Staying socially connected while physically apart
Updated: Apr 17
What is the high point in the day of a senior citizen?
If you guessed watching Jeopardy, you may be close, but that’s not it.
The answer is a toss-up between: A visit from a loved one or going to the dining room to share a meal.
Both of these daily highlights are now prohibited to prevent the spread of the coronavirus. These precautions are necessary to “flatten the curve” and protect this most vulnerable population, but it illustrates the negative consequences of social distancing.
The couple pictured above has each other, and they have someone on the other end of the call they are enjoying, but how many of us live all alone?
Living alone and social isolation carry risk
According to the U.S. Census Bureau, 35.7 million Americans live alone. That’s 28% of all households. Think about your neighborhood. Is one in four households occupied by only one person? How are they faring during this time of social distancing?
Why be concerned? Because the impact of social isolation has been studied extensively in recent years and the findings are sobering. Loneliness and isolation are associated with increased risk for depression, many diseases, and cognitive decline.
During this time of mandated social distancing, all of us may be feeling the effects of isolation, coupled with anxiety about the threats of contracting the virus, economic disaster, and uncertainty about the future.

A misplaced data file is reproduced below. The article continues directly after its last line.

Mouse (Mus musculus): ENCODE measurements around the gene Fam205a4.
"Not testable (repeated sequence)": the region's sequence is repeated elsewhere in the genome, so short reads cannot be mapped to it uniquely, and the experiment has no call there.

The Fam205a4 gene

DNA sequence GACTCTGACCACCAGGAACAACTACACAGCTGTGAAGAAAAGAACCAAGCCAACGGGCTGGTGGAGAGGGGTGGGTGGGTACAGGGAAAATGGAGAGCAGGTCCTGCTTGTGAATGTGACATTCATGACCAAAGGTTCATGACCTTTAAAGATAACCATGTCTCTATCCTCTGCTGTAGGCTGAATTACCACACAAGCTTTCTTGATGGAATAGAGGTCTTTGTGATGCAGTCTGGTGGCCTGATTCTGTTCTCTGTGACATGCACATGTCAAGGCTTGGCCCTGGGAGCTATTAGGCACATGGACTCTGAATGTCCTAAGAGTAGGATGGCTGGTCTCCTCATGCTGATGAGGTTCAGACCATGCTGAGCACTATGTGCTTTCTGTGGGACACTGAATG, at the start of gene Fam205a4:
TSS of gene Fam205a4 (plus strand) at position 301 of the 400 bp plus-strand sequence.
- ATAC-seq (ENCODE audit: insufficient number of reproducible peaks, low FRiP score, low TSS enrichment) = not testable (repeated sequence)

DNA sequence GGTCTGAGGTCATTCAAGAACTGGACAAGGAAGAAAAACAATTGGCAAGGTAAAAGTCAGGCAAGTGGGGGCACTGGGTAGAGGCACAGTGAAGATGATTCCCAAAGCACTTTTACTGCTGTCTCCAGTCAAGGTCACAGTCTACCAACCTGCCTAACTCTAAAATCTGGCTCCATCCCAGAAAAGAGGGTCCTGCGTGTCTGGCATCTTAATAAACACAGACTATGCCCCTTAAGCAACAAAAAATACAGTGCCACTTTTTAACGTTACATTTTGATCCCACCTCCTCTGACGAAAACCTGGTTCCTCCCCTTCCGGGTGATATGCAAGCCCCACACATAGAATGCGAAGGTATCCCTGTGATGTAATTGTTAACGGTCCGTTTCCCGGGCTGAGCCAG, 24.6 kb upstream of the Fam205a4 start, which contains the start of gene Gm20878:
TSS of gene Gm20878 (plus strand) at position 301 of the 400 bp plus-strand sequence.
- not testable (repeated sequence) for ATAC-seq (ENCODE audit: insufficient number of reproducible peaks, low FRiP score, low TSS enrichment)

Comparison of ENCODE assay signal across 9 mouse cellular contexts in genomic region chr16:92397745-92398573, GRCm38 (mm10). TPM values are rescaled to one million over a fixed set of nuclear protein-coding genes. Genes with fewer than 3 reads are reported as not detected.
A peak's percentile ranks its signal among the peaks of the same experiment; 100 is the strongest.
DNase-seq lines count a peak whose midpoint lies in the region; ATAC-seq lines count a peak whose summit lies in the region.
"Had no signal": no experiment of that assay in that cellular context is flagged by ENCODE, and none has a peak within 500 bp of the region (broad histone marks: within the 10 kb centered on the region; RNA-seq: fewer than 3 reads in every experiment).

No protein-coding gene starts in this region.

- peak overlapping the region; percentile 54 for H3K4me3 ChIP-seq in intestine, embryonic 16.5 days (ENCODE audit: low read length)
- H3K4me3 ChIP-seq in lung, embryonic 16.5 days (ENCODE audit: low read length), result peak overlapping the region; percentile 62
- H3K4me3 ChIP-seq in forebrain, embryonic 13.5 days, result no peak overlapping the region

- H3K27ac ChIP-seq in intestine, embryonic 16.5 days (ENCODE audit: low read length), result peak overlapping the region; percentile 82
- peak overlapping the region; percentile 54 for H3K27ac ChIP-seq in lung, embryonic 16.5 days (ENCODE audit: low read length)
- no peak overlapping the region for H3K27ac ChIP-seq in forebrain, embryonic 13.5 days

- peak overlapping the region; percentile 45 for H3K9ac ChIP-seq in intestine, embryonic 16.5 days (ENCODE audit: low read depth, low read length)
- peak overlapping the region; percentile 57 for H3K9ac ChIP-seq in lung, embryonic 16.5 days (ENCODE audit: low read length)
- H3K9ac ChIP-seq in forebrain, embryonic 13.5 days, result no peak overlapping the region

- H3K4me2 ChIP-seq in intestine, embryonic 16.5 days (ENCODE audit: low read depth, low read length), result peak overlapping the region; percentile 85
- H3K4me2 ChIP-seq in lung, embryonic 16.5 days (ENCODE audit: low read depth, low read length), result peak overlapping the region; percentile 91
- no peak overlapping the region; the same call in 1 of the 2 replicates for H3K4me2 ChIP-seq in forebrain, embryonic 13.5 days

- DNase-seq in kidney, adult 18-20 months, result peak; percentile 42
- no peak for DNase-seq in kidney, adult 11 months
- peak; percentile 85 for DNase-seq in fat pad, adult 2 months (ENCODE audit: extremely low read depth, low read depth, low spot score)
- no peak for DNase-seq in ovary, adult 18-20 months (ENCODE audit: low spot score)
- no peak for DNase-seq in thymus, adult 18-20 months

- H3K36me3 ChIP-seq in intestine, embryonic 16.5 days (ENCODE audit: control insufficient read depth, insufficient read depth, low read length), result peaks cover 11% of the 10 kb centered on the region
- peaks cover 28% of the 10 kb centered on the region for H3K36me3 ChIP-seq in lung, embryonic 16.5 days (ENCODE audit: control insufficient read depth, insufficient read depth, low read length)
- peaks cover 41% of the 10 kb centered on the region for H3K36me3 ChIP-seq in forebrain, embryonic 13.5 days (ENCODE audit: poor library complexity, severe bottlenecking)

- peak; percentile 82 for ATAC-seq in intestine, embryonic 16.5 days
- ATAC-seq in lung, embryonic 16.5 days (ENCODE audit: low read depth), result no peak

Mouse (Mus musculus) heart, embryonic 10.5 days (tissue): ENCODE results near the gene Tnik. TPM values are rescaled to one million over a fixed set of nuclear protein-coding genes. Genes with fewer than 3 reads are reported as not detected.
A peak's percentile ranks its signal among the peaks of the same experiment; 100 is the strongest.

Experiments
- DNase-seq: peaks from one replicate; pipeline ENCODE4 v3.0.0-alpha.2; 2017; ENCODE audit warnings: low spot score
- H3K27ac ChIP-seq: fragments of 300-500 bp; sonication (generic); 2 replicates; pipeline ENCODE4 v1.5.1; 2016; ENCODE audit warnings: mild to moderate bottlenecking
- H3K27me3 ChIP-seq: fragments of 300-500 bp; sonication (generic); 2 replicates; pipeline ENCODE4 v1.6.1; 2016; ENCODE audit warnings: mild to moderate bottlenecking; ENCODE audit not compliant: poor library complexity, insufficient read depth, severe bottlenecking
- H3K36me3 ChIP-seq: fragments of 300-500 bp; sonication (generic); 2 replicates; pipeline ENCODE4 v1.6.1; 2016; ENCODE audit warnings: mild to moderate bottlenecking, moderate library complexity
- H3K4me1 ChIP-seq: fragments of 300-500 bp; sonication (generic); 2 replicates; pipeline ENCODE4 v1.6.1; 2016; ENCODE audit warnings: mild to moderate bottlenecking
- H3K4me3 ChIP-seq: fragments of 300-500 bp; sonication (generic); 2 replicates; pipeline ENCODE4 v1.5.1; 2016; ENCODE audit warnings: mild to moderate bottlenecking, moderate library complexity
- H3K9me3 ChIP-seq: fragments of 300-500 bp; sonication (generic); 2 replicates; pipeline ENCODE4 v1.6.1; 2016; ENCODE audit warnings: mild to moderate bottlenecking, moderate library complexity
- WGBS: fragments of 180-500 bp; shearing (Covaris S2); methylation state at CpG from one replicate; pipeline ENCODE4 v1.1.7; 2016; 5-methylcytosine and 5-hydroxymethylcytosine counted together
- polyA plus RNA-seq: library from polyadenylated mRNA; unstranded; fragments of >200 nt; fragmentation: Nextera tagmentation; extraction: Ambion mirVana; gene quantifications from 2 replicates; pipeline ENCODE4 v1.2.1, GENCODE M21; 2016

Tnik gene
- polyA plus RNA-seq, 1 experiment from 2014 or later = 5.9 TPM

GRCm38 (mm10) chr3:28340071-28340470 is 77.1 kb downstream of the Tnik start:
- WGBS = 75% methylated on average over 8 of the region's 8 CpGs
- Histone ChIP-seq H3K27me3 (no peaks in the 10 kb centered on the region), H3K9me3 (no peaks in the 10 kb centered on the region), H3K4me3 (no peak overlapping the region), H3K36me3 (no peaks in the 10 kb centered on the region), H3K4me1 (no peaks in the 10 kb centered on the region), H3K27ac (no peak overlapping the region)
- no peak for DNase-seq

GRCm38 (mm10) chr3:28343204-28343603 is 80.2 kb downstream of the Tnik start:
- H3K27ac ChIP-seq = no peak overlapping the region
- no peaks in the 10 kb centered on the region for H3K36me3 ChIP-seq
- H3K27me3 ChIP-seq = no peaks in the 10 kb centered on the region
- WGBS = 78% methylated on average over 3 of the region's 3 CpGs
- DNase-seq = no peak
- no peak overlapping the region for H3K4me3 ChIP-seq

Can we stay together when apart?
What can we do? Can we counter the negative effects of physical distancing? Yes. By finding creative ways to stay socially connected. Although we need to remain apart, we can stay together. How? I suggest these five ways as a start:
1. First, we can recognize that this situation is shared across the globe.
The entire world is in this together. If you’re scrolling social media, look for examples of hope and positive social connection like the videos of people in Italy and Spain singing from their balconies. Be inspired.
2. If you’re fortunate to live with others, spend time each day enjoying one another’s company.
Cook and eat together, play a game, do a puzzle, finish a home project, or watch a movie. Take advantage of the time you are no longer attending outside events. Create shared entertainment.
3. Reach out to those who live alone.
Call them up or have a video chat rather than simply text or email. Hearing a human voice, or better yet seeing your face, forms stronger connections. Offer to pick up medicine or groceries if someone is in a vulnerable population. Helping others is good for your health and theirs.
4. Find ways to keep up with coworkers, clients, or customers so that your work can continue.
You may find new and creative ways to do business. Technology is a wonderful tool. Virtual meetings can be an excellent substitute for in-person ones. Our Toastmasters Club now meets on Zoom.
No need to cancel everything! Online courses, virtual counseling sessions, and online orders can keep day-to-day operations from coming to a halt. It can even take a local business to a wider market.
5. And don’t forget the elderly.
Nursing homes are on lockdown. To keep connected with our elderly mothers we have made signs and held them up outside their windows.
We have purchased Echo Show devices so that family members can have face-to-face conversations with them without the grandmothers needing to know how to use technology. And we are planning to drop in on them virtually even more often than we visited in person.
We will get through this. Together. Stronger. Wiser.
“I love those connections that make this big old world feel like a little village.”
~ Gina Bellman
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